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Suzanne Sollars

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Development Neurobiology



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Few sensory modalities appear to engage in cross‐modal interactions within the peripheral nervous system, making the integrated relationship between the peripheral gustatory and trigeminal systems an ideal model for investigating cross‐sensory support. The present study examined taste system anatomy following unilateral transection of the trigeminal lingual nerve (LX) while leaving the gustatory chorda tympani intact. At 10, 25, or 65 days of age, rats underwent LX with outcomes assessed following various survival times. Fungiform papillae were classified by morphological feature using surface analysis. Taste bud volumes were calculated from histological sections of the anterior tongue. Differences in papillae morphology were evident by 2 days post‐transection of P10 rats and by 8 days post in P25 rats. When transected at P65, animals never exhibited statistically significant morphological changes. After LX at P10, fewer taste buds were present on the transected side following 16 and 24 days survival time and remaining taste buds were smaller than on the intact side. In P25 and P65 animals, taste bud volumes were reduced on the denervated side by 8 and 16 days postsurgery, respectively. By 50 days post‐transection, taste buds of P10 animals had not recovered in size; however, all observed changes in papillae morphology and taste buds subsided in P25 and P65 rats. Results indicate that LX impacts taste receptor cells and alters epithelial morphology of fungiform papillae, particularly during early development. These findings highlight dual roles for the lingual nerve in the maintenance of both gustatory and non‐gustatory tissues on the anterior tongue. © 2015 Wiley Periodicals, Inc. Develop Neurobiol 76: 626–641, 2016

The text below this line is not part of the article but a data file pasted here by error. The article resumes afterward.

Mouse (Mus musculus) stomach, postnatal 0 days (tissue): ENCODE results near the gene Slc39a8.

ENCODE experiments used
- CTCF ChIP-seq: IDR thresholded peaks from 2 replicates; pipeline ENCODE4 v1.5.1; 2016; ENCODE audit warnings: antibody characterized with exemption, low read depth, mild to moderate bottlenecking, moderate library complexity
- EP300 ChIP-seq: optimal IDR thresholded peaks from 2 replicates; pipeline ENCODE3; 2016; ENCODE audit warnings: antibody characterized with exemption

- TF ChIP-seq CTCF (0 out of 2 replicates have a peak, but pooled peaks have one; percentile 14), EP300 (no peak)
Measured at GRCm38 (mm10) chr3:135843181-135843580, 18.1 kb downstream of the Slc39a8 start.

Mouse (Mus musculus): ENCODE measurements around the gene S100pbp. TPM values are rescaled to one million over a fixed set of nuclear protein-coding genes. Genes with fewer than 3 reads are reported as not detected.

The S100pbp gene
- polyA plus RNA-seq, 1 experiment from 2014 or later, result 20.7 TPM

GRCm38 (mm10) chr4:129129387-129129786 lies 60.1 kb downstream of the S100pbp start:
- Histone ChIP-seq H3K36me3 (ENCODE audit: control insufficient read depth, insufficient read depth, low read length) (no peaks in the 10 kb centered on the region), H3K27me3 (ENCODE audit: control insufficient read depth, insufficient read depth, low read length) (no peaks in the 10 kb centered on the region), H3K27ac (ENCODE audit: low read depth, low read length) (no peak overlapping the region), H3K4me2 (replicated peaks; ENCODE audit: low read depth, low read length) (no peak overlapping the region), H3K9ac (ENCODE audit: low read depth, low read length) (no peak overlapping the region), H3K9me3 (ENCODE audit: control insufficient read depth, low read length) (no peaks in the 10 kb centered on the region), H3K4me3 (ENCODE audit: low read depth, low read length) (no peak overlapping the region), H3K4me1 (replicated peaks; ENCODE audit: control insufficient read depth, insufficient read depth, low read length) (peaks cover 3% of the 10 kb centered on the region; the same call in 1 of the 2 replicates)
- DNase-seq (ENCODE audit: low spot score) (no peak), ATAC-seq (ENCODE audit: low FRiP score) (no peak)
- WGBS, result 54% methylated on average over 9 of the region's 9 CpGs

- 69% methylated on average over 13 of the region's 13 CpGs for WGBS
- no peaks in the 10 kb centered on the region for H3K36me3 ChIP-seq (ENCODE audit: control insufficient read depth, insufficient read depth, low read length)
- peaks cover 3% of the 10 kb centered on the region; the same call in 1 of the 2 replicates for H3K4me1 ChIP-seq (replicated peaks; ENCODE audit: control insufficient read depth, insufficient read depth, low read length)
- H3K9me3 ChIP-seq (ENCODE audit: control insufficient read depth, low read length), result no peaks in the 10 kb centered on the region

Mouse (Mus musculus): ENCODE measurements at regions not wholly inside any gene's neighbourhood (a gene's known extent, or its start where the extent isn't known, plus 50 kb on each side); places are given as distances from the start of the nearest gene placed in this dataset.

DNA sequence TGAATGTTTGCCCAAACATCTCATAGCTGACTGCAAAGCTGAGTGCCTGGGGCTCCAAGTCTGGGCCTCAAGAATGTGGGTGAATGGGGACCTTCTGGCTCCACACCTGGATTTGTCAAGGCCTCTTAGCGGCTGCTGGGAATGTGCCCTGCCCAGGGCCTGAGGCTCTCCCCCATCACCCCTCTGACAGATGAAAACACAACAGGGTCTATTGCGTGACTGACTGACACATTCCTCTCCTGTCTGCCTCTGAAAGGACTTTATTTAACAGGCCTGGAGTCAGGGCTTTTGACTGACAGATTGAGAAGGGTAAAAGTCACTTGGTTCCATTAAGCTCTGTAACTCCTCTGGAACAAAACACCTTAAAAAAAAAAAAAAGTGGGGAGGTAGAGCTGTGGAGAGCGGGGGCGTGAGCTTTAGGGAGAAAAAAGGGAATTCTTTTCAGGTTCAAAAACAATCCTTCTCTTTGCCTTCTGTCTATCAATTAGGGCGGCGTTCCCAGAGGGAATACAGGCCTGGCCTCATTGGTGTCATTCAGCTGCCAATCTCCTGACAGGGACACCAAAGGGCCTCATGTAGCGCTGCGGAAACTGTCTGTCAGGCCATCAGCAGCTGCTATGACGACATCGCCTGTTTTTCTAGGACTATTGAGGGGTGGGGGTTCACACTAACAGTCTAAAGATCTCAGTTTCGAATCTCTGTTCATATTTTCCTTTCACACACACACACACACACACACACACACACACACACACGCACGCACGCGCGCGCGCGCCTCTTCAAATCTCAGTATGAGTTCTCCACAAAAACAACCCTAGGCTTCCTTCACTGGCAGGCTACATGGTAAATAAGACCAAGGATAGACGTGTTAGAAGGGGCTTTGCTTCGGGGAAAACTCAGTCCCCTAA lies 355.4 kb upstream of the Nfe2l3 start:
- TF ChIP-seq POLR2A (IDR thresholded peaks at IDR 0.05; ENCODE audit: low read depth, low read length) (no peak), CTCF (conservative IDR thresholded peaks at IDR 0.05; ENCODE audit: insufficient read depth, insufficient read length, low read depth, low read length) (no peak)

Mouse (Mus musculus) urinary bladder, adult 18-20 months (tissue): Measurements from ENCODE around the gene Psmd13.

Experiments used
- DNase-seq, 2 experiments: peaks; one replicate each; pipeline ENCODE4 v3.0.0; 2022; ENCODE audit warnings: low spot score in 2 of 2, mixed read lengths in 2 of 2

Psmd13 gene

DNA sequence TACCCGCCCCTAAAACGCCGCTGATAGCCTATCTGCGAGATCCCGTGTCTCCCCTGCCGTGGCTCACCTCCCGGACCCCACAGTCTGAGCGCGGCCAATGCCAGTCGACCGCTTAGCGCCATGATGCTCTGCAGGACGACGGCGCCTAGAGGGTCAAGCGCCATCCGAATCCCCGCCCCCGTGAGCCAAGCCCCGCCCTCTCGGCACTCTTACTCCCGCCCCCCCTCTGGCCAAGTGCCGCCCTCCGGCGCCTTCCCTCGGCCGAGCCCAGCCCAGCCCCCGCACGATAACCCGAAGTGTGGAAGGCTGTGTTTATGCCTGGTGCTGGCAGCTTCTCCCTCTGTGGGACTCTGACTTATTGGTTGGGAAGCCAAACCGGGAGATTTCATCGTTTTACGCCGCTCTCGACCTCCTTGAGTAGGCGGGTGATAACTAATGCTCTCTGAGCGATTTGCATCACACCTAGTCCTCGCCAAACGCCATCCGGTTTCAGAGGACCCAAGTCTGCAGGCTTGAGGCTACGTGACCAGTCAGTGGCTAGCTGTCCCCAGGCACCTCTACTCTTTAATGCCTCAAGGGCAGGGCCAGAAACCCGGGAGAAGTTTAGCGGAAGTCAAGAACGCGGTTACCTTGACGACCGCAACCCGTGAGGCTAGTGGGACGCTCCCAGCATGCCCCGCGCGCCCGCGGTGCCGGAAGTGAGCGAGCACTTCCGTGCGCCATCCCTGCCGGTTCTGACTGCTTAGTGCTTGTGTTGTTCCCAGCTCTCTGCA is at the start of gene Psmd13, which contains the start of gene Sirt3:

This is the peer reviewed version of the following article: Omelian, J. M.^, Berry, M. J.#, Gomez, A. M.^, Apa, K. L.# & Sollars, S. I. (2016). Developmental time course of peripheral cross-modal sensory interaction of the trigeminal and gustatory systems. Developmental Neurobiology, 76, 626–641, which has been published in final form at This article may be used for non-commercial purposes in accordance with Wiley Terms and Conditions for Use of Self-Archived Versions.

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